From all indications, including some going back more than a year, Bedrock wants to move faster with new downtown development than the riverfront site will allow. One of the drivers is the Cleveland office of Detroit-based Quicken Loans’ Rocket Mortgage affiliate — also under the Rock Ventures umbrella. As America’s biggest mortgage firm, Rocket Mortgage’s local offices are located in the Higbee Building, 100 Public Square, that a Rock Ventures company no longer owns. Vici Companies acquired it in 2020. Gilbert prefers to have one of his companies paying rent to another one of his companies whenever possible.
Gilbert’s mortgage business was growing rapidly until 2022 when rising interest rates cut into its biggest business — refinancings. Through buyouts, Gilbert has managed to avoid layoffs. Yet it continues to hire and add more jobs in Cleveland, in part because Rocket Mortgage won a $975,000 Job Creation Incentive Program grant in 2021 from the city of Cleveland to double its number of jobs here from 700 to more than 1,400. That means increasing its leased space at Higbee’s from about 150,000 to nearly 300,000 square feet which could max out the available office space in that building.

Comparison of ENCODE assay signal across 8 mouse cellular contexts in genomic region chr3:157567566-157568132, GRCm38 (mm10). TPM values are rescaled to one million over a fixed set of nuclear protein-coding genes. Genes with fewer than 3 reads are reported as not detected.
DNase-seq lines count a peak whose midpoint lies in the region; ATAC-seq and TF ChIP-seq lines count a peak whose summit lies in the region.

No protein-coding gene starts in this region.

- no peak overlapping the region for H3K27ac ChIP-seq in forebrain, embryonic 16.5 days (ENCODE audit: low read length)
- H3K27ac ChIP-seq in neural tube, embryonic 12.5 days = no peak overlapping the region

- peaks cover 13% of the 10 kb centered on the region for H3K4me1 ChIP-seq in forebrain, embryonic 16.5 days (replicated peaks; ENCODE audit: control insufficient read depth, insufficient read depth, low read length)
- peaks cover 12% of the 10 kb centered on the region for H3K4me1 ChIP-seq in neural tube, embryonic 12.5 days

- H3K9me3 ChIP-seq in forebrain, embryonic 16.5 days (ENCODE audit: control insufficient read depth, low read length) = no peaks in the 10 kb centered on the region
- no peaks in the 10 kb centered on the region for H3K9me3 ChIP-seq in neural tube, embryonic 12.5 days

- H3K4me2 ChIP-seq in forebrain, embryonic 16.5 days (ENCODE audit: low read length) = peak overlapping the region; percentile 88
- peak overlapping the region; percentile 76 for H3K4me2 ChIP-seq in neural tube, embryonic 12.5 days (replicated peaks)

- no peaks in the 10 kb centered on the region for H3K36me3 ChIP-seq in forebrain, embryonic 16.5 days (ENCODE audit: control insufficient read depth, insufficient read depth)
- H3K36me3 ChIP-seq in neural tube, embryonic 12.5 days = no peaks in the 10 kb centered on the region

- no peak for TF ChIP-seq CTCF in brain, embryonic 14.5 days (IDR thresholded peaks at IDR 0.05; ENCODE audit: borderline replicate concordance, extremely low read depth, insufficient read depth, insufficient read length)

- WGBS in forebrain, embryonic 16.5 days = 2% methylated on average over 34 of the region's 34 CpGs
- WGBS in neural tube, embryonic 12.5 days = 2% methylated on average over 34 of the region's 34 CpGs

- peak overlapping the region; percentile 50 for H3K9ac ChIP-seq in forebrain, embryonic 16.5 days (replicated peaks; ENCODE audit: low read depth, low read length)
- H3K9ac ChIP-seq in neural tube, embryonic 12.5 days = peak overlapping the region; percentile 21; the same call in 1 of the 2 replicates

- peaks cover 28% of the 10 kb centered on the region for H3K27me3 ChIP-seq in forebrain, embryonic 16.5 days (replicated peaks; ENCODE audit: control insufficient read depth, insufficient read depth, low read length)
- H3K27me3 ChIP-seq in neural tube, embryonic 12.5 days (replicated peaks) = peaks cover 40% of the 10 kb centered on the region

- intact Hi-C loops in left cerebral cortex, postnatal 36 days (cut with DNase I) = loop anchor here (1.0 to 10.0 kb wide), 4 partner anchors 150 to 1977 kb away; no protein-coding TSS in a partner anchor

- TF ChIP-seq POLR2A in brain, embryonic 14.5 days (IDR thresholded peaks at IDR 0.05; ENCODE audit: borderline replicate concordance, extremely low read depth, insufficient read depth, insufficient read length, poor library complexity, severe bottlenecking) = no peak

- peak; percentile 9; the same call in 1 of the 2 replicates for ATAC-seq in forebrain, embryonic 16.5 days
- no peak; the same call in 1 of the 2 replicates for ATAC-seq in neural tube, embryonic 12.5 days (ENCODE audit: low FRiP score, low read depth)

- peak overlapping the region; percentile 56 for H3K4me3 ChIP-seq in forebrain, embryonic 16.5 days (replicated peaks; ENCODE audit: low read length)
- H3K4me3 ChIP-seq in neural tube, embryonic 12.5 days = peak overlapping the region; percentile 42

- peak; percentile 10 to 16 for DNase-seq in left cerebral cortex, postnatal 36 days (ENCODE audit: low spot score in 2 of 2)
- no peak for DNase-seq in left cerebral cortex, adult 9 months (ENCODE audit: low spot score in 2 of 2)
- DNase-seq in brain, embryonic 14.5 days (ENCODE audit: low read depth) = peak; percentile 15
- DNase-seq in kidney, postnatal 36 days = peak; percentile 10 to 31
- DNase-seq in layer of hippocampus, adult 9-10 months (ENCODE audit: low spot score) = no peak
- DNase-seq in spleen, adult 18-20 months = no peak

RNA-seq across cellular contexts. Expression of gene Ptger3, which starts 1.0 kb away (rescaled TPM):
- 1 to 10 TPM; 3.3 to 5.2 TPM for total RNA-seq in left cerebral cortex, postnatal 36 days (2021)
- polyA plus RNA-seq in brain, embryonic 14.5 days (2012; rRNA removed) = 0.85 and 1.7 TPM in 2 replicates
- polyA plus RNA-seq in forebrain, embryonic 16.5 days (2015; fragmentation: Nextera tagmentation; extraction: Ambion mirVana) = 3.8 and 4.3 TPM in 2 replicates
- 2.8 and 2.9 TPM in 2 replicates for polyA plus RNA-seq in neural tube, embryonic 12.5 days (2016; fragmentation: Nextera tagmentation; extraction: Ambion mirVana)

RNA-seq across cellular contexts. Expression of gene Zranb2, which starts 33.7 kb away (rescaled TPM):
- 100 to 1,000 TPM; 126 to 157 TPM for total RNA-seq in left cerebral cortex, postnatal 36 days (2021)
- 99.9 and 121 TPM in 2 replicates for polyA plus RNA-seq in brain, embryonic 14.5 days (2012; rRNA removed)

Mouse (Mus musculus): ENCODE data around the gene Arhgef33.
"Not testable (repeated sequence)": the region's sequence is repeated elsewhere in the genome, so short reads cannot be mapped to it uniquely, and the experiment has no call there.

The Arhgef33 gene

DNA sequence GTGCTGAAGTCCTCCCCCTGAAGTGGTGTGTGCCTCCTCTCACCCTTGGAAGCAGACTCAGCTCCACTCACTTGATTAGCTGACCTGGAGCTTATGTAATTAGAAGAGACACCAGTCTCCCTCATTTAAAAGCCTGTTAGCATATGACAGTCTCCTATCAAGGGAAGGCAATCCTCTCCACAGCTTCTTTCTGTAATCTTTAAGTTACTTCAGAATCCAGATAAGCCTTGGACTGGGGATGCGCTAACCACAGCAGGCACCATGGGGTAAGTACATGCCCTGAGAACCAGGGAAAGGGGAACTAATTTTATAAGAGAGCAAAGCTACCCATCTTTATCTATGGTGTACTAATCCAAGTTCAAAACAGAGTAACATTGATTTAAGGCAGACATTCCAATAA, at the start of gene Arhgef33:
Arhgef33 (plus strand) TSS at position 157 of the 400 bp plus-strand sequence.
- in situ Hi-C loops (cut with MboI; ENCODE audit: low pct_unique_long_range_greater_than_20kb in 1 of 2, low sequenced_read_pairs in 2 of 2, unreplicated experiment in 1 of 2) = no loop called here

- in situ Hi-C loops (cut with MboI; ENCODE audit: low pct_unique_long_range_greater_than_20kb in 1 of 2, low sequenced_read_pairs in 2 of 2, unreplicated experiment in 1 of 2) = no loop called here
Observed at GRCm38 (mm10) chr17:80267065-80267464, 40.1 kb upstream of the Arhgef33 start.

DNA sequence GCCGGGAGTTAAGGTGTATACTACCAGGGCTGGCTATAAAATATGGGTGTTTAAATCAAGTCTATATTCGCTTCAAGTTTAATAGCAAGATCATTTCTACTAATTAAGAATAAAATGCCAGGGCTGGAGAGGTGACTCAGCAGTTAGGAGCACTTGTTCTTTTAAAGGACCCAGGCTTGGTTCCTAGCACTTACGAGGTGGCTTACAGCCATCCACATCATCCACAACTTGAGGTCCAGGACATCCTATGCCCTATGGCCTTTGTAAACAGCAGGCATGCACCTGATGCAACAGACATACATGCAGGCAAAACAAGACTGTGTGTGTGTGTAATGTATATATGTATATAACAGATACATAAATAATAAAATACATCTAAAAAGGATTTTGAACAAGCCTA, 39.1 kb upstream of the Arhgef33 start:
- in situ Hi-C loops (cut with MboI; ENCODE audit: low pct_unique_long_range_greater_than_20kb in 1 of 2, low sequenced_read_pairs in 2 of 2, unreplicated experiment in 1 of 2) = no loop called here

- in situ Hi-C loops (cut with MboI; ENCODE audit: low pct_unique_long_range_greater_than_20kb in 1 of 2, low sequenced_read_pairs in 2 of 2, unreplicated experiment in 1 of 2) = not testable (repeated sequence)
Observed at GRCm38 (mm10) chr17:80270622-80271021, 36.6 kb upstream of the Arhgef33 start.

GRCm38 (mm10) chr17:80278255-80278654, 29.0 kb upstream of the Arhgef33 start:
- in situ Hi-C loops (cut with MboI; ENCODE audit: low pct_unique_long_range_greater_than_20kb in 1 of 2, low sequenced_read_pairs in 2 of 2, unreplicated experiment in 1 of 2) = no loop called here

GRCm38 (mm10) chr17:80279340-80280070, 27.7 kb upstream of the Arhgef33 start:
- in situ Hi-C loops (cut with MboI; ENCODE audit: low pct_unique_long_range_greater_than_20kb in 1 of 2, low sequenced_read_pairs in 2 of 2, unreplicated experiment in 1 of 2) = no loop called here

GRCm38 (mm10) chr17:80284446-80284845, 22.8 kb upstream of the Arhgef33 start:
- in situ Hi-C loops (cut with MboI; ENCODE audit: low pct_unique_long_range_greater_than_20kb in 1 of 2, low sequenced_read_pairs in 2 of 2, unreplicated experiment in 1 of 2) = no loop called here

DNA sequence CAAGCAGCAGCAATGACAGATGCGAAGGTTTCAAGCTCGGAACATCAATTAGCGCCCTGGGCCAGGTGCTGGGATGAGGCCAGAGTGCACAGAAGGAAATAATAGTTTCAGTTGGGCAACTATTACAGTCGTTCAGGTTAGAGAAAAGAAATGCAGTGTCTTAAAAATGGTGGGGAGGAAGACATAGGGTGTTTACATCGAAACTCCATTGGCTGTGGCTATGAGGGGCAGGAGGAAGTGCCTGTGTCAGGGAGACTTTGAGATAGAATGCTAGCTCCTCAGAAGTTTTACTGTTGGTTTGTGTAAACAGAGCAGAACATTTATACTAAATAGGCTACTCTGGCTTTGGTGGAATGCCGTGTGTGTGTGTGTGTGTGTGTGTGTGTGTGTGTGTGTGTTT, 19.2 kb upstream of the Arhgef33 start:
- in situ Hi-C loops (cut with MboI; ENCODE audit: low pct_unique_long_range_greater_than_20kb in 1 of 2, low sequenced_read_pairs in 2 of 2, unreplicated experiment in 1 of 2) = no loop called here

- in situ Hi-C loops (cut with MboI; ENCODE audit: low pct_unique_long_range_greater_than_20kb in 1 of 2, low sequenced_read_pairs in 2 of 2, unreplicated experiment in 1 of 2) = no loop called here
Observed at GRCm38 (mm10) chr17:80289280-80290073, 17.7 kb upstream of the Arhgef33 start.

Rocket Mortgage’s office lease at the Higbee building is set to expire Dec. 31, 2026. That leaves it with just under four years to find or construct up to 300,000 square feet of office space in a Rock Ventures’-owned property. And while the mortgage firm had its employees working remotely during the peak of the pandemic, it began a hybrid work environment in June 2021, working out of the office 2-3 days per week. There are claims by employees that Rocket Mortgage ultimately wants to abolish all remote work, at least in cities where it has offices.
Where will Rocket Mortgage’s Cleveland offices end up? Real estate insiders say the offices will be part of new buildings constructed on the former nuCLEus property. An office building may include additional space to accommodate some tenants that are part of Greater Cleveland’s “flight to quality” that is causing older office buildings to empty and convert to residential or other non-office uses. And, since last year, there continue to be rumors that Rock Ventures wants its Shinola Hotel brand to open in Cleveland as part of a residential tower that could add 200-300 market-rate apartments. If true, Bedrock’s purchase of the ex–nuCLEus site for $26.5 million, according to county records, would be justified by such a large-scale project.
Campus Martius in downtown Detroit is surrounded by Bedrock-owned properties including the First National Building just beyond the ice rink (sponsored in part by Rocket Ventures’ Rocket Mortgage) and The Qube office building at far-right. Cleveland also has many properties under the Rocket Ventures umbrella but most don’t have any buildings on them (KJP).